Imerys Talc America mine declares bankruptcy over J & J Baby Powder asbestos lawsuits
Ludlow, VT: The “world’s leading talc producer”, Imerys Talc America, will continue to mine premium talc at its Vermont mines as bankruptcy proceeds due to mesothelioma lawsuit losses.
Imerys Talc and pharma giant Johnson and Johnson of New Brunswick, NJ were ordered to pay $117 million in damages after a jury found their popular baby powder product contained asbestos that caused cancer. Plaintiff convinced a jury that mesothelioma developed after years of using their product.
(Reuters) 12.14.2018 – Shares of Johnson & Johnson (JNJ.N) fell 10 percent on Friday and were on track to post their biggest percentage drop in more than 16 years, after Reuters reported that the pharma major knew for decades that cancer-causing asbestos lurked in its Baby Powder. Share More: https://www.reuters.com/article/us-johnson-johnson-cancer-stock-idUSKBN1OD1ZK?utm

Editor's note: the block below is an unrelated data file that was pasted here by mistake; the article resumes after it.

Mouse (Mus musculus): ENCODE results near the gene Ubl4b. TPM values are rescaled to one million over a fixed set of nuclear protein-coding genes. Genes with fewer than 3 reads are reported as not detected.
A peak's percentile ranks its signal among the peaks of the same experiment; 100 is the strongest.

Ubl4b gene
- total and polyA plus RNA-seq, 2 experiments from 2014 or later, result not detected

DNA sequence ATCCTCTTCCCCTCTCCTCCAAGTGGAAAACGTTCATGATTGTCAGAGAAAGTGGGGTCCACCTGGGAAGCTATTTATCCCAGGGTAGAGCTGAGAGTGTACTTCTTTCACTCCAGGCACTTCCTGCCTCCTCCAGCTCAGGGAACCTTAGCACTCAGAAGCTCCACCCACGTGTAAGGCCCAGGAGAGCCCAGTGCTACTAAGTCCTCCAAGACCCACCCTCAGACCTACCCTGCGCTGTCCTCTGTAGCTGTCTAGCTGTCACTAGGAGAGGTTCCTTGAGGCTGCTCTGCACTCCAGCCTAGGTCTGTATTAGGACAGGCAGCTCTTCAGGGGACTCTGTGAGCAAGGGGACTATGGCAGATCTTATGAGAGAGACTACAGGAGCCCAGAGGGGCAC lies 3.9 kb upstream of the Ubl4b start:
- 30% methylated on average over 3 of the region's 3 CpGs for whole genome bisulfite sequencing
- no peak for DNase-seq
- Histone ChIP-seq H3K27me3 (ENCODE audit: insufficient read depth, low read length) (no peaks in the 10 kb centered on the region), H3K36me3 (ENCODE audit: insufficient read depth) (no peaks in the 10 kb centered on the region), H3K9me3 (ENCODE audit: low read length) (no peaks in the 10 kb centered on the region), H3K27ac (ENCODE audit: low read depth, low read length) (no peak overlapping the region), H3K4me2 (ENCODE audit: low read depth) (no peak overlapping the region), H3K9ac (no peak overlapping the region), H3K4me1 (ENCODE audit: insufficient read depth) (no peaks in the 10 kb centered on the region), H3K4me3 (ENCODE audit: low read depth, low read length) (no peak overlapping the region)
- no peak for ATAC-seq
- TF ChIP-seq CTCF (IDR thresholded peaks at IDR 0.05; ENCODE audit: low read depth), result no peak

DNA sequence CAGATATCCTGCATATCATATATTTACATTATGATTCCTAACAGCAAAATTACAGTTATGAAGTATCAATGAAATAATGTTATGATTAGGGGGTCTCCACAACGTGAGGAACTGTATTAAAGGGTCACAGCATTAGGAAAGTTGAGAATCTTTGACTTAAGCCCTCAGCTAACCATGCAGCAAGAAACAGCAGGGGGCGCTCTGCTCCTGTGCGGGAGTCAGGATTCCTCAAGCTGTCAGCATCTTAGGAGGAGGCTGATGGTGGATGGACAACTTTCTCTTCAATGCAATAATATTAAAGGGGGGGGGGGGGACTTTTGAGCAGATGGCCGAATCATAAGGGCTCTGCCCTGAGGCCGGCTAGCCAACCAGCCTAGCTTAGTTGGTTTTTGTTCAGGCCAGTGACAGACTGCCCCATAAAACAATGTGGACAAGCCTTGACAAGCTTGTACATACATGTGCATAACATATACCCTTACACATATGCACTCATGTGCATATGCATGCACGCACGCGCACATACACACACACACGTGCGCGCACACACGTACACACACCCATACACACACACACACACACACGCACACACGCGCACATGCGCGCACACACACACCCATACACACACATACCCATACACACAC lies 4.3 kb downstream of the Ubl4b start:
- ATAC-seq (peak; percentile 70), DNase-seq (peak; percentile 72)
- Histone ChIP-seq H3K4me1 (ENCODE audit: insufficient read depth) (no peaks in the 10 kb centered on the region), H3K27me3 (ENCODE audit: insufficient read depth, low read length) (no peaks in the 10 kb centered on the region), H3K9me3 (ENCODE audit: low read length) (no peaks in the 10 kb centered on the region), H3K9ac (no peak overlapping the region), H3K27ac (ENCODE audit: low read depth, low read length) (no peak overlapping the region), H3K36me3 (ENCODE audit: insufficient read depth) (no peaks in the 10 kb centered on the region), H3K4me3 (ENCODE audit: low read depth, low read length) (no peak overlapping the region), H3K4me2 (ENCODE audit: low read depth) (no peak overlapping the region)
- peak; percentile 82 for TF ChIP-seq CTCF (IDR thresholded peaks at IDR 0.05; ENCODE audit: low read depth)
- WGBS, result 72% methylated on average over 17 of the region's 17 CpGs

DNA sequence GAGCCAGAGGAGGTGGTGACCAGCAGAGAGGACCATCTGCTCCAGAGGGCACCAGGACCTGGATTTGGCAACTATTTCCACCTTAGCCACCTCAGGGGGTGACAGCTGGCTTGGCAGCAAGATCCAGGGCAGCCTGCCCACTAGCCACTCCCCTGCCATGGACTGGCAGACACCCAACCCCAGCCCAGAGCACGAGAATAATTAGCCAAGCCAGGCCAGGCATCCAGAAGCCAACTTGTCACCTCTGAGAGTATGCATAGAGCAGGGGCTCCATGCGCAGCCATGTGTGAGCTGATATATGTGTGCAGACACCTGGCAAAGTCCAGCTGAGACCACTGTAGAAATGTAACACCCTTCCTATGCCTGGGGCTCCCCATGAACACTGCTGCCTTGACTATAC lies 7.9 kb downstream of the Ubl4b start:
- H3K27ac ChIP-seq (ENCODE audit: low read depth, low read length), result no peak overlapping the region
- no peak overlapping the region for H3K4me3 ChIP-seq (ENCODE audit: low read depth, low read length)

Ludlow, VT: Imerys Talc America mines operates in the Vermont Green Mountains. According to Imery, Talc is a hydrated magnesium silicate. There are many types of talc and each ore body has its own features, its own geology, formed many millions of years ago. As a natural ore, talc is always found in combination with at least one other mineral. The most common of these is chlorite, a chemically and structurally similar ore. Other associated minerals often found with talc include dolomite and magnesite.
Talc deposits result from the transformation of existing rocks under the effect of hydrothermal fluids carrying one or several of the components needed to form the mineral. Tectonics play a major role in the genesis of a talc deposit as they enable hydrothermal fluids to penetrate the rock, creating a micro-permeability that facilitates reactions in the mass. The size and shape of a talc deposit depends upon the intensity of this hydrothermal activity which corresponds to the climate of a low temperature metamorphism.
Talc Physical properties:
- Softest mineral on earth (1 on Mohs’ scale)
- Platy, lamellar
- Oleophilic (natural affinity with oils)
- Relatively inert
- Properties vary from one deposit to another depending on associated minerals